The Global Energy Assessment (GEA), launched in 2012, defines a new global energy policy agenda – one that transforms the way society thinks about, uses, and delivers energy. Involving specialists from a range of disciplines, industry groups, and policy areas, GEA research aims to facilitate equitable and sustainable energy services for all, in particular the two billion people who currently lack access to clean, modern energy.
Cluster I: Major global issues and energy (regional, national and international challenges).
Cluster II: Energy resources and technological options (assessment of the components available to build future energy systems).
Cluster III: Describing possible sustainable futures.
Cluster IV: Realizing energy for sustainable development (assessment of the policies needed to address the challenges).
Coordinated by the International Institute for Applied Systems Analysis (IIASA), GEA was led by some of the world's leading energy experts in research, academia, business, industry and policy, representing both the developed and the developing world. GEA is the first ever fully integrated energy assessment that analyzes energy challenges, opportunities and strategies, for developing, industrialized and emerging economies. It is supported by government and non-governmental organizations, the United Nations Systems, and the private sector.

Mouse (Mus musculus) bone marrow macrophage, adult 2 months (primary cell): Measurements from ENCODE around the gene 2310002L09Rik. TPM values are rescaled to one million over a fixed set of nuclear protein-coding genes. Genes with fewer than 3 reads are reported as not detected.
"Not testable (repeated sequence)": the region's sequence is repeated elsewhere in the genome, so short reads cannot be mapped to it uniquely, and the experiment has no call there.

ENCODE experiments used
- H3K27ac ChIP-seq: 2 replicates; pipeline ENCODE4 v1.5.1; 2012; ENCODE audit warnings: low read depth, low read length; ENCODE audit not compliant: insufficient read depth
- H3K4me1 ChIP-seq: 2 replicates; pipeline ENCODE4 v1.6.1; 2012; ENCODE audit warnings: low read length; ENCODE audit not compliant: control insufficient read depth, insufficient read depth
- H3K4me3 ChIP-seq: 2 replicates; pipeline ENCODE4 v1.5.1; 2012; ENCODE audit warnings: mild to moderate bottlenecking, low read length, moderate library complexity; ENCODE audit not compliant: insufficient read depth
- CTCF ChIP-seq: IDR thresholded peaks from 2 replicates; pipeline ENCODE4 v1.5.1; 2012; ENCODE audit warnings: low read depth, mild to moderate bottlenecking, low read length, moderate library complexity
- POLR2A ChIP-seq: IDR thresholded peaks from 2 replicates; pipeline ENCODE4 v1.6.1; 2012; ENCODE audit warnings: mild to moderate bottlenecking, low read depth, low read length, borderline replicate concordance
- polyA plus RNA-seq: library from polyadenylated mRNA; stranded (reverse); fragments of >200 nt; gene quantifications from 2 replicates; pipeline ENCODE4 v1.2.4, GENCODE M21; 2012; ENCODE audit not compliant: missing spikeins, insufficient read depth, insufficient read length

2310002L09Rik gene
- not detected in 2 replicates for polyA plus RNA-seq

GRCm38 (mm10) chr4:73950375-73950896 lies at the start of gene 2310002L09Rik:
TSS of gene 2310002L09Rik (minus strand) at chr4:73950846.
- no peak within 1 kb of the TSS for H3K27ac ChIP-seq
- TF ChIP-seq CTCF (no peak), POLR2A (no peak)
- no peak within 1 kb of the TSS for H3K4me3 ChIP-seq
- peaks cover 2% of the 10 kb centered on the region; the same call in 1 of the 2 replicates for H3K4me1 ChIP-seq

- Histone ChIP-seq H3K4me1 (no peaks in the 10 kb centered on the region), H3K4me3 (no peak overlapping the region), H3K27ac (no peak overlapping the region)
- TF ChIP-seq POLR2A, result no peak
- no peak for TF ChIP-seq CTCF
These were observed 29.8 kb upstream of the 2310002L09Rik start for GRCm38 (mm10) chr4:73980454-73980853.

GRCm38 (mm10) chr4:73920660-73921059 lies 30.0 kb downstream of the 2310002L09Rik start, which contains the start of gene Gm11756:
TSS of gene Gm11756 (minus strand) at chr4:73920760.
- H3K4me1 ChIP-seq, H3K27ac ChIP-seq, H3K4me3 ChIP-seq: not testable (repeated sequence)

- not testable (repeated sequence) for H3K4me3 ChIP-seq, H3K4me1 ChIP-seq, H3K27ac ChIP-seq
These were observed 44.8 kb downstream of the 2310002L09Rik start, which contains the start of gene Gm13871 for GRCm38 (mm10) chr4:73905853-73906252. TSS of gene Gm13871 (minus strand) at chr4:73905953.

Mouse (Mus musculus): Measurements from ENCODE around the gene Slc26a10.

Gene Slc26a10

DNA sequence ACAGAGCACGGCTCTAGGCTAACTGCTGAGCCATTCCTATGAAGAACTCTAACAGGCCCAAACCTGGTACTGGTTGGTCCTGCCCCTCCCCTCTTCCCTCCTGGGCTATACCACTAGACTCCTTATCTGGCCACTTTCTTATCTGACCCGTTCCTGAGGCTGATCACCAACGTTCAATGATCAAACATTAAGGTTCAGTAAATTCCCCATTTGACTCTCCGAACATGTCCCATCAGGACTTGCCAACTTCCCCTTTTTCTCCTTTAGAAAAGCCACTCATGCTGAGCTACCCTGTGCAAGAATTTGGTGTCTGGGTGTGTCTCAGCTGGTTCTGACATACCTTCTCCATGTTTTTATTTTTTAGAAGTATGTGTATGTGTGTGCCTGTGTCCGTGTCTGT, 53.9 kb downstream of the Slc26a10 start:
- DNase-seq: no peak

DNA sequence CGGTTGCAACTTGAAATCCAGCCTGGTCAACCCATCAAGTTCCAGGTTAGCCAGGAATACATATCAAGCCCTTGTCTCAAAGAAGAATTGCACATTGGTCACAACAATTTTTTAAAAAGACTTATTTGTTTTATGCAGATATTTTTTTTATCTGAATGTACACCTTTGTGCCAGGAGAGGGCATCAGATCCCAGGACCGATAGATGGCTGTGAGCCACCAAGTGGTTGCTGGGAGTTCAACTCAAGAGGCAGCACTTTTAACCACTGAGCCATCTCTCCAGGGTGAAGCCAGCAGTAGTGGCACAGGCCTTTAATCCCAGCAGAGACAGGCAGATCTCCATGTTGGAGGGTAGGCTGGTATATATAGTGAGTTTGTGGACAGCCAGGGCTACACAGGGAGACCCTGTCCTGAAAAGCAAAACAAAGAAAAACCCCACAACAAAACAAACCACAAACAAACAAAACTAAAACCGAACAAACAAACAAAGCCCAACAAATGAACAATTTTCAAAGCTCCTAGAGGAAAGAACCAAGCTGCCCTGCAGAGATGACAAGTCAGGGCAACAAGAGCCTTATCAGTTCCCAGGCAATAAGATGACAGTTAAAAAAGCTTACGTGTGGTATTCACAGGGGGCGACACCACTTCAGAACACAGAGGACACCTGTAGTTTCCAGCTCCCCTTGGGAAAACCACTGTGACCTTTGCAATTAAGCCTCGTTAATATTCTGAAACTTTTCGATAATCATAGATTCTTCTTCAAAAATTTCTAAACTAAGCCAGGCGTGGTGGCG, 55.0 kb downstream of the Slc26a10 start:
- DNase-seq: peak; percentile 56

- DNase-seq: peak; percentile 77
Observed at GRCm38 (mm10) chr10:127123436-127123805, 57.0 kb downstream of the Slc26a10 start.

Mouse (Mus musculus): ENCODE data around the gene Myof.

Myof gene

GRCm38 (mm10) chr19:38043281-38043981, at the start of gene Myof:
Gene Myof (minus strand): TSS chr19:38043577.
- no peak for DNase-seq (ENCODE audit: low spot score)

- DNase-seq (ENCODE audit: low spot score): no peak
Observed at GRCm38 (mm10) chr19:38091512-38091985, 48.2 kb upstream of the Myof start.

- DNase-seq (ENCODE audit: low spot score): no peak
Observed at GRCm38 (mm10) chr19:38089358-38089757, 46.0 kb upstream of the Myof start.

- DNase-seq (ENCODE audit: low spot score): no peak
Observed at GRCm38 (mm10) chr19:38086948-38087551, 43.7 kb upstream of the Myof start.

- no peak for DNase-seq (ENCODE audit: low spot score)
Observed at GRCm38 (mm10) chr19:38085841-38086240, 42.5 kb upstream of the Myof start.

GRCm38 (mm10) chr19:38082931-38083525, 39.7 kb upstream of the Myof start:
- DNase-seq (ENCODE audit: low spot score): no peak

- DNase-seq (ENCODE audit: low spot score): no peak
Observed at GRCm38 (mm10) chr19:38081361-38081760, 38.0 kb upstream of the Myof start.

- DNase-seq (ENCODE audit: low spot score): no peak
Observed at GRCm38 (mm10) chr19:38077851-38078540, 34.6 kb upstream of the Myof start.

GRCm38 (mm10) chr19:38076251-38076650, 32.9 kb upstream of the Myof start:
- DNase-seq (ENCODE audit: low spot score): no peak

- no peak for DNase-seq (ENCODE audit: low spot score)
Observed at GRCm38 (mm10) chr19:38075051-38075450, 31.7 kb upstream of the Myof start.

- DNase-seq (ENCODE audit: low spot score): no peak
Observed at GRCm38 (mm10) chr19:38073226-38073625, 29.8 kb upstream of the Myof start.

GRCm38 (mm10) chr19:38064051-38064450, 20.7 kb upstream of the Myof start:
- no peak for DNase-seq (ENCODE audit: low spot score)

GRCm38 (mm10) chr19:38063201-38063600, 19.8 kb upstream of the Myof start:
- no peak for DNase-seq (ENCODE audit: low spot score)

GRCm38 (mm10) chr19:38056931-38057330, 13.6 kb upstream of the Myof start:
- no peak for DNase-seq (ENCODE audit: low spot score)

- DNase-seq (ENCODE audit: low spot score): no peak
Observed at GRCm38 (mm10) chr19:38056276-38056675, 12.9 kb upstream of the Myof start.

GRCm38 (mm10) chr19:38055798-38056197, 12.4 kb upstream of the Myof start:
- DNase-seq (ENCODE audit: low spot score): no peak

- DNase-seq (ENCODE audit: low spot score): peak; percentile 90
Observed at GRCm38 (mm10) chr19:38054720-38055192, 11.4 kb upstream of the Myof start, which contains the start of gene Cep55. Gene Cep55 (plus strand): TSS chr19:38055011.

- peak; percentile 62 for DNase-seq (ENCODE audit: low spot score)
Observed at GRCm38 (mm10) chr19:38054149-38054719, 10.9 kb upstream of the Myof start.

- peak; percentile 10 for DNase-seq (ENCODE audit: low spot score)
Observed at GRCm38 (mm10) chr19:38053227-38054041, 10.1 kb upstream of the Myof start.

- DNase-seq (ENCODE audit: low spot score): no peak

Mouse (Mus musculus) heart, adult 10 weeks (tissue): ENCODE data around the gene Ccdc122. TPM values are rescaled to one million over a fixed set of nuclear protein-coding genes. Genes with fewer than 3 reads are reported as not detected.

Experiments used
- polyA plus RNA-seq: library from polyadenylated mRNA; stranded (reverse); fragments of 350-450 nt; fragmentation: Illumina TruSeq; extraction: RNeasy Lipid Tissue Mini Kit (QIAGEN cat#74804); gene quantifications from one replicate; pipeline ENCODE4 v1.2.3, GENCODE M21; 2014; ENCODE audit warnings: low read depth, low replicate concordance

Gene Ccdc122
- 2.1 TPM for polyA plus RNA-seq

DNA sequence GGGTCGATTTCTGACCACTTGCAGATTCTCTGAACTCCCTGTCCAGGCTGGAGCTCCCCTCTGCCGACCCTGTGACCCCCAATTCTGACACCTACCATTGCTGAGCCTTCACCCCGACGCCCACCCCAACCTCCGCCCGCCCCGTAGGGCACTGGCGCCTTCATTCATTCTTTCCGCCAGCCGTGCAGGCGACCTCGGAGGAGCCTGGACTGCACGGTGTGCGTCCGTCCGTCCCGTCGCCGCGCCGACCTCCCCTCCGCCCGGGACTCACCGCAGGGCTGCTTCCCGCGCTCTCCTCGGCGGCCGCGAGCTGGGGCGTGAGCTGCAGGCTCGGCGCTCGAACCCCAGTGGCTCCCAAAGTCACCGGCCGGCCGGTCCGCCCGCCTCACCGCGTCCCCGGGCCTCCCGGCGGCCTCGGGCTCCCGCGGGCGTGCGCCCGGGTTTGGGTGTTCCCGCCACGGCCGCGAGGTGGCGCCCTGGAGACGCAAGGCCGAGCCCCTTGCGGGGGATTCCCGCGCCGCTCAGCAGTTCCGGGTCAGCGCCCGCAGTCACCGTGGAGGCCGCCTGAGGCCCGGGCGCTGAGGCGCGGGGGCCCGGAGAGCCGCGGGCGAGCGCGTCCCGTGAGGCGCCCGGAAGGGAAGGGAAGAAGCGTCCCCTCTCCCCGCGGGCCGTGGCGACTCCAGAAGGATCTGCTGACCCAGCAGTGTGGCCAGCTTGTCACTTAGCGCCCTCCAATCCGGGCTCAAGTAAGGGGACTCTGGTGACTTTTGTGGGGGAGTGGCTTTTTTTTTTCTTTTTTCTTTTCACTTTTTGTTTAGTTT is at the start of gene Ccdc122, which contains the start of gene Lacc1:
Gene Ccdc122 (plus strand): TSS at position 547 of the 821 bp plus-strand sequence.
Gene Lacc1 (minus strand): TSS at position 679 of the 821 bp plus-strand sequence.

The Assessment was subjected to rigorous and independent analysis and review.
The GEA provides policy-relevant analysis and guidance to governments and intergovernmental organizations, decision-support material to the commercial sector (energy service companies, investors and others), and analysis relevant to academic institutions. It provides technical guidance for implementing measures aimed at mitigating climate change and sustainable consumption of resources, for example the GEA:
proposes a portfolio of policies addressing global energy challenges;
addresses climate change mitigation targets as outlined by the UNFCCC and other GHG mitigation initiatives;
evaluates future commitments to the reduction of GHGs, for example, to levels 20+ percent below 1990-levels by 2020 and 50+ percent by 2050, and negative emissions before 2100; and
examines resource and technology options and policies needed to achieve such targets.